“The next 25 years will be known as the period of time where we started to work with machines in a way that accelerates human thinking and capabilities,” Eric Horvitz says. For decades, Horvitz has been following AI in awe—from his neurobiology laboratory as an undergraduate student to today as Microsoft’s Chief Scientific Officer.
In this episode, Horvitz explains why generative AI is a tool most likely to contribute to human flourishing—that is, achieving our deepest desires. Human and AI collaboration will ultimately propel all critical industries, including business, economics, medicine, education, engineering, and law.
Horvitz is the latest guest on Microsoft’s WorkLab podcast, in which host Molly Wood has conversations with economists, technologists, and researchers who explore the data and insights about the work trends you need to know today—from how to use AI effectively to what it takes to thrive in our new world of work.
Three big takeaways from the conversation:
Horvitz believes that AI can supercharge human thinking along multiple dimensions. Instead of focusing on potential dangers, he says we should think about how right now may be the “early glimmers of a time where we take our machines to a whole new level that influences society in a deeply positive way.”
AI is perhaps the world’s best “ideas processor.” Think: a word processor but on a greater scale. “Human intellect is still one of the biggest mysteries of all time to our leading scientists who study human cognition,” Horvitz says. “In fact, our creativity and ability to synthesize new ideas from existing ideas is what really makes us human. The machines we’re building now can help us process ideas faster and in richer contexts to achieve the world that we desire.”
As founder and chair of Microsoft’s Aether Committee, which is devoted to the ethical and responsible development of generative AI, Horvitz and his colleagues worked with Satya Nadella and senior leaders of the company to develop Microsoft’s six AI principles: fairness, inclusiveness, accountability, privacy and security, reliability and safety, and transparency. “They’ve stood the test of time, and they will continue to stand the test of time,” he says.
WorkLab is a place for experts to share their insights and opinions. As students of the future of work, Microsoft values inputs from a diverse set of voices. That said, the opinions and findings of the experts we interview are their own and do not reflect Microsoft’s own research or opinions.
Follow the show on Apple Podcasts, Spotify, or wherever you get your podcasts.
Here’s a transcript of the episode 6 conversation.
MOLLY WOOD: This is WorkLab, the podcast from Microsoft. I’m your host, Molly Wood. On WorkLab, we hear from experts about the future of work, from how to use generative AI effectively to what it takes to thrive in our new world of work.
ERIC HORVITZ: I believe deeply that these machines can supercharge human thinking, and that where we are now with this technology will be recognizable 500 years from now.
MOLLY WOOD: Eric Horvitz has been at Microsoft for 30 years and is currently the company’s first Chief Scientific Officer, where he works on initiatives at the frontier of the sciences. Previously, he was director of Microsoft Research Worldwide. Eric believes in long-term thinking when it comes to generative AI’s enormous promise to enrich our lives. He first became awestruck by its possibilities as an undergraduate student in his neurobiology lab. Nowadays, he’s fascinated by AI’s potential impact on virtually every critical field: business, healthcare, and education just to name a few. Eric, thank you so much for joining me.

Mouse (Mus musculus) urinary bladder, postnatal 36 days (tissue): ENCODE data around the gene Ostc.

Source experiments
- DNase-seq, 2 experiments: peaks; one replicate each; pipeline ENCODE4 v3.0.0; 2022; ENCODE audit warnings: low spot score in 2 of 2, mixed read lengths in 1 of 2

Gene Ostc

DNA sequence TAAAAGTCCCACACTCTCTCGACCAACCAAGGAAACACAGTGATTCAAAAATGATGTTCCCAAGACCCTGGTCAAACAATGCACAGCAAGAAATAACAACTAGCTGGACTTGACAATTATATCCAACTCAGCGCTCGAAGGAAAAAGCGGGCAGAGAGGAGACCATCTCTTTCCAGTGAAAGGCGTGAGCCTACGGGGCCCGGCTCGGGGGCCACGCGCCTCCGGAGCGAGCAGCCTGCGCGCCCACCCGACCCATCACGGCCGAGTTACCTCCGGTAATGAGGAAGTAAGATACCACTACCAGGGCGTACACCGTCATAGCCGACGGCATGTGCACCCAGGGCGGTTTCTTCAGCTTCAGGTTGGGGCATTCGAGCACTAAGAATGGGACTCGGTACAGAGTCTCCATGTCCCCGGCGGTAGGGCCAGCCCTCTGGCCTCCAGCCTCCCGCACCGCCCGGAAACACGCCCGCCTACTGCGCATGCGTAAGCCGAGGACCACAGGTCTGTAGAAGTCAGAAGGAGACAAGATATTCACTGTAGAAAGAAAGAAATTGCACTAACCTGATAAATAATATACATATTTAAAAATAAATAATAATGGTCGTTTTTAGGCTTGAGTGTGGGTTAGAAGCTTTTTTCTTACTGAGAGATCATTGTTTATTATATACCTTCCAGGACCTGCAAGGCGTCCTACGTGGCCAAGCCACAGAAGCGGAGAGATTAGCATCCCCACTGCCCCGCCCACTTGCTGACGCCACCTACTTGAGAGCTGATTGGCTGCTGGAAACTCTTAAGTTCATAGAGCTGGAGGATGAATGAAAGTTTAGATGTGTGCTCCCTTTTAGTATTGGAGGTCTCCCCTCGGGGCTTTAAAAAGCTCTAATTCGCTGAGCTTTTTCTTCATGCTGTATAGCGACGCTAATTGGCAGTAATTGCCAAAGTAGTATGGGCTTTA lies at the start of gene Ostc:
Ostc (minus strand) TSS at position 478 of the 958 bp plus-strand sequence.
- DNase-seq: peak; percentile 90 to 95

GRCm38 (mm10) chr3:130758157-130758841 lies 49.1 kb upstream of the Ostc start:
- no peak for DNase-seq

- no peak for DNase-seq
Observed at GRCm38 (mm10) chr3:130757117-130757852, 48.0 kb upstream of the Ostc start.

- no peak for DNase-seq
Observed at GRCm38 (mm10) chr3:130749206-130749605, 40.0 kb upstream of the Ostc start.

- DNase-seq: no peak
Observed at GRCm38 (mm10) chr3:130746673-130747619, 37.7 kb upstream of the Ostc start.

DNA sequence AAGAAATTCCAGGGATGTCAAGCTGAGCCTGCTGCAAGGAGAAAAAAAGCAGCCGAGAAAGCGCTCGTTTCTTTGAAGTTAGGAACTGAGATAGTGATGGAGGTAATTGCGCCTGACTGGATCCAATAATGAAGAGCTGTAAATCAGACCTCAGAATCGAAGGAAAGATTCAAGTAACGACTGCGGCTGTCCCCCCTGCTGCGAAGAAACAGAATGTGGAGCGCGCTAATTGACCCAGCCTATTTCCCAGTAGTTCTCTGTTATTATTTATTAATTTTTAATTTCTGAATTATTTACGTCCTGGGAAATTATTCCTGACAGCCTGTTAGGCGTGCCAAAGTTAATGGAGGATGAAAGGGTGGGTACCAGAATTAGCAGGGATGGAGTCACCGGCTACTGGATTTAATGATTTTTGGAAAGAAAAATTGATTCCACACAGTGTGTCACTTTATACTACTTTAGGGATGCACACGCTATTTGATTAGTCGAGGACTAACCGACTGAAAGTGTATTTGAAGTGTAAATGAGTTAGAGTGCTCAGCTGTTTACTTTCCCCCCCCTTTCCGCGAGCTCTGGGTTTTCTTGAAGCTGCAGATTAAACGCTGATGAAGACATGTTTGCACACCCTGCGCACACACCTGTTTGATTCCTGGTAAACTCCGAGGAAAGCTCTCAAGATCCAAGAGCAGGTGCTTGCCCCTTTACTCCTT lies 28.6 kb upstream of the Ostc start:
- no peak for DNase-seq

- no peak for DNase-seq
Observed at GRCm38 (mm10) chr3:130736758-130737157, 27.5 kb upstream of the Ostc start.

ERIC HORVITZ: It’s great to be here, Molly.
MOLLY WOOD: Alright, let’s start this technology conversation with people, because you’ve written a lot about putting humans at the center of generative AI development. How do you see humans flourishing alongside generative AI?
ERIC HORVITZ: It’s going back a couple of decades. Early on in my career I—and I think this came from being excited in both human cognition and its foundations, and in the machines we’re building—became deeply interested in how machines and humans would collaborate, how they would work together, how could machines support human cognition? How could machines extend the powers of human cognition? By understanding how we think and where we’re going with our thinking in a way that it really would be a human-AI collaboration—with humans at the center and celebrating the primacy of human agency, human creativity. And that’s grown as a field of people interested in that topic, with various methods being developed, and various points of view. I believe deeply that these machines can supercharge human thinking along multiple dimensions. And that where we are now with this technology will be recognizable 500 years from now. The next 25 years will be even named something—I’m not sure what name we will ascribe to the period of time, but it’ll be a period of time where we started to work with machines in a very new way. And in a way that really accelerates how we think and how we design, and the things we can do in the world. And I think we can really aim this towards a new level of human flourishing. It’s interesting how we don’t think a lot about—when we think about AI and concerns, it’s often about status quo and what we might lose and what dangers we might face, at least in the popular literature and in the press. We don’t think deeply about the prospect that this might be the early glimmers of a time where we take our machines to a whole new level that really would influence society in such a deeply positive way.